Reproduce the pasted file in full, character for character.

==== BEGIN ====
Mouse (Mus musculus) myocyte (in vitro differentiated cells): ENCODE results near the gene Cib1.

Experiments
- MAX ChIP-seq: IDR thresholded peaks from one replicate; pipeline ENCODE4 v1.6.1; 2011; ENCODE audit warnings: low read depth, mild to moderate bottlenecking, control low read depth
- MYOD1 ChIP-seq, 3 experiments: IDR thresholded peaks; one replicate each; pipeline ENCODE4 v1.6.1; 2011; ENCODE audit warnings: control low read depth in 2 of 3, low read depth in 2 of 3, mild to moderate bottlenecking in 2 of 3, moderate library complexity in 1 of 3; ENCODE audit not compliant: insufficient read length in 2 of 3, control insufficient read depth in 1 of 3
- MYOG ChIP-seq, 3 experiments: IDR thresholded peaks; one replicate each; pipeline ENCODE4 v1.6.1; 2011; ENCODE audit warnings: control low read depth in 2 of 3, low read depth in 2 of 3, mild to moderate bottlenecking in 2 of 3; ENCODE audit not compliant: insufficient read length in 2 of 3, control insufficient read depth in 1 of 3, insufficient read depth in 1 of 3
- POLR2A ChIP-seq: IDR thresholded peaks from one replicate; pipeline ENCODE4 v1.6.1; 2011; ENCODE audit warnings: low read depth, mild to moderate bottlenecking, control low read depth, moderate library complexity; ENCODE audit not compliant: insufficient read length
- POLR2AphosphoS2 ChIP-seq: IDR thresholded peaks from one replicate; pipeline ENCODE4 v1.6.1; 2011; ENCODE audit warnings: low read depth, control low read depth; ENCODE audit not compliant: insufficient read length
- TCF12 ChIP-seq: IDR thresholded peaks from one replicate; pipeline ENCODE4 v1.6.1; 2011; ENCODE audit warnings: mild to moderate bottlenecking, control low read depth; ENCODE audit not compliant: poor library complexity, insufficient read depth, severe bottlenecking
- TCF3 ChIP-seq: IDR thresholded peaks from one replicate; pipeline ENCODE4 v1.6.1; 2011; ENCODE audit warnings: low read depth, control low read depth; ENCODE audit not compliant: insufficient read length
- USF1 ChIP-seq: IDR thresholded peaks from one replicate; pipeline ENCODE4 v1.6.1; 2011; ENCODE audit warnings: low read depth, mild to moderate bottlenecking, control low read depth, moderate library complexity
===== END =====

Mouse (Mus musculus) myocyte (in vitro differentiated cells): ENCODE results near the gene Cib1.

Experiments
- MAX ChIP-seq: IDR thresholded peaks from one replicate; pipeline ENCODE4 v1.6.1; 2011; ENCODE audit warnings: low read depth, mild to moderate bottlenecking, control low read depth
- MYOD1 ChIP-seq, 3 experiments: IDR thresholded peaks; one replicate each; pipeline ENCODE4 v1.6.1; 2011; ENCODE audit warnings: control low read depth in 2 of 3, low read depth in 2 of 3, mild to moderate bottlenecking in 2 of 3, moderate library complexity in 1 of 3; ENCODE audit not compliant: insufficient read length in 2 of 3, control insufficient read depth in 1 of 3
- MYOG ChIP-seq, 3 experiments: IDR thresholded peaks; one replicate each; pipeline ENCODE4 v1.6.1; 2011; ENCODE audit warnings: control low read depth in 2 of 3, low read depth in 2 of 3, mild to moderate bottlenecking in 2 of 3; ENCODE audit not compliant: insufficient read length in 2 of 3, control insufficient read depth in 1 of 3, insufficient read depth in 1 of 3
- POLR2A ChIP-seq: IDR thresholded peaks from one replicate; pipeline ENCODE4 v1.6.1; 2011; ENCODE audit warnings: low read depth, mild to moderate bottlenecking, control low read depth, moderate library complexity; ENCODE audit not compliant: insufficient read length
- POLR2AphosphoS2 ChIP-seq: IDR thresholded peaks from one replicate; pipeline ENCODE4 v1.6.1; 2011; ENCODE audit warnings: low read depth, control low read depth; ENCODE audit not compliant: insufficient read length
- TCF12 ChIP-seq: IDR thresholded peaks from one replicate; pipeline ENCODE4 v1.6.1; 2011; ENCODE audit warnings: mild to moderate bottlenecking, control low read depth; ENCODE audit not compliant: poor library complexity, insufficient read depth, severe bottlenecking
- TCF3 ChIP-seq: IDR thresholded peaks from one replicate; pipeline ENCODE4 v1.6.1; 2011; ENCODE audit warnings: low read depth, control low read depth; ENCODE audit not compliant: insufficient read length
- USF1 ChIP-seq: IDR thresholded peaks from one replicate; pipeline ENCODE4 v1.6.1; 2011; ENCODE audit warnings: low read depth, mild to moderate bottlenecking, control low read depth, moderate library complexity